United States Volunteers. How many times in our country’s history have men volunteered to raise an entire military unit? Minute Men? Davy Crockett’s men? Rough Riders? In a recent visit to San Antonio, Texas, we toured the Alamo, and a hundred yards to the right was an historic hotel where Rough Riders passed the time in 1898. There were not a few new insights to be had into Theodore Roosevelt’s bully group of volunteers.
The Menger Hotel was built in 1859 to provide a place to stay for the many people who came to tour its owner’s brewery. That was just twenty years after the massacre at the Alamo. Then, when the hotel was about forty years old, two new commanders came to town: Colonel Leonard Wood and Lieutenant Colonel Theodore Roosevelt.
They chose San Antonio because nearby Fort Sam Houston would issue their army horses and mules. The Rough Riders were a cavalry unit, and most of the horses had to be broken before they could use them for drills. Most of the 1,050 men had already been decided on, but Wood, who arrived first, set up a recruiting station next to the hotel in the patio. Roosevelt stayed at the hotel his first weekend in town. Then he rode south a few miles to camp, for the rest of the two and a half weeks of training.
A Rough Rider officer’s uniform made by who else – Brooks Brothers. The regulars wore navy blue shirts. Notice the polka-dot kerchief.
TR was critical of the preparedness of the regular Army. As assistant secretary of the Navy, he viewed his branch as ready for war. So he put his heart and soul into getting the unlikely group of soldiers ready. Famously, they were Southwestern cowboys and Indians (and at least one outlaw). About a fourth were Ivy League football and tennis champions. “The young men of the country should realize that it is the duty of every one of them to prepare himself so that in time of need he may speedily become an efficient soldier,” was the way he put it in his autobiography in 1913.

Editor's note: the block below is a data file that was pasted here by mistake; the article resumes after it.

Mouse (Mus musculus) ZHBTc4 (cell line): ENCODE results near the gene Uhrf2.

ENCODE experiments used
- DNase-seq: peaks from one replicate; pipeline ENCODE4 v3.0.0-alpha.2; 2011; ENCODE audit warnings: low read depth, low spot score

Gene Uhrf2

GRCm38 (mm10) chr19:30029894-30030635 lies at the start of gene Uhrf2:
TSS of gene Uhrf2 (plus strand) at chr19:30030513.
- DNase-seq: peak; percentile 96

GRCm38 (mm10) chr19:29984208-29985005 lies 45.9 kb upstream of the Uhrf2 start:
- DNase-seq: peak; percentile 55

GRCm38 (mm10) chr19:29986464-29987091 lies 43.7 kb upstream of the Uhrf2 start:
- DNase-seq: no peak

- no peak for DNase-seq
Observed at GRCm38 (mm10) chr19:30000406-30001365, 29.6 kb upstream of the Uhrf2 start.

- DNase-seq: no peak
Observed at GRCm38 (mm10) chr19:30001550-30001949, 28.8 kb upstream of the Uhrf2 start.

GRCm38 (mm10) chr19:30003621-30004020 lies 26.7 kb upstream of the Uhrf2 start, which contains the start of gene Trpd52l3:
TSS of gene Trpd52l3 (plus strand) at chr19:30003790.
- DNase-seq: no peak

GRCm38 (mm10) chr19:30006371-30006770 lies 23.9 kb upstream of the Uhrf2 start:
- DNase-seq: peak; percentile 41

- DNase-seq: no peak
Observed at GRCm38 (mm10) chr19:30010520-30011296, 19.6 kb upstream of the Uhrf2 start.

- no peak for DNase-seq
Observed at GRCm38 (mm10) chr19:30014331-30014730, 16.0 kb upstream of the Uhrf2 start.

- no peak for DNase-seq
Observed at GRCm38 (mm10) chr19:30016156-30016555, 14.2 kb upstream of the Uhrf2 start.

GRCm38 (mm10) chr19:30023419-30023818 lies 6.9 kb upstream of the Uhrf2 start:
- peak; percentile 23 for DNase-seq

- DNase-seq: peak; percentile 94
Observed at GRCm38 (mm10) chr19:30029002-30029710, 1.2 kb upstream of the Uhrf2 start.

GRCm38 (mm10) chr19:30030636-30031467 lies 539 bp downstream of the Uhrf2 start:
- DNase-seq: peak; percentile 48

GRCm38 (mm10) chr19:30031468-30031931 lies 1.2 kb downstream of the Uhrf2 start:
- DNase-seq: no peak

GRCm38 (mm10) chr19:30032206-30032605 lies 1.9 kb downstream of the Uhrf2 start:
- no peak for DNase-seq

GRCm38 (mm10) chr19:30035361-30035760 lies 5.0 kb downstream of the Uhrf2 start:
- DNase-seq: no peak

Troop K of the Rough Riders in San Antonio. The flagbearer is from the Tiffany family, who provided extra guns for the regiment.
With Wood busy organizing, TR took charge of drilling the men. He said that it took awhile for average citizens to become a good infantrymen or cavalrymen because they had to be trained to “shoot, ride, march, take care of themselves in the open, and to be alert, cool, resourceful, daring and resolute…” His men already had accomplished most of these, so they spent time breaking and getting the horses ready.
Roosevelt got into a bit of trouble with his superior officer when he treated a group of soldiers to unlimited beer at the hotel after a day of hard work. His apology later in Wood’s tent was classic: “I wish to say, sir, that I agree with what you said. I consider myself the damndest ass within ten miles of this camp. Good night.”
It has been said that the difference in the two men was that Wood asked for advice, but not information. Roosevelt asked for information, but not advice. That’s a pretty good indicator of the rest of TR’s career, which catapulted from Rough Rider commander, to governor, to vice president, and then president of the United States.
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Additional Sources: The Rough Riders and An Autobiography by Theodore Roosevelt, The Rise of Theodore Roosevelt by Edmund Morris, and The Theodore Roosevelt Association.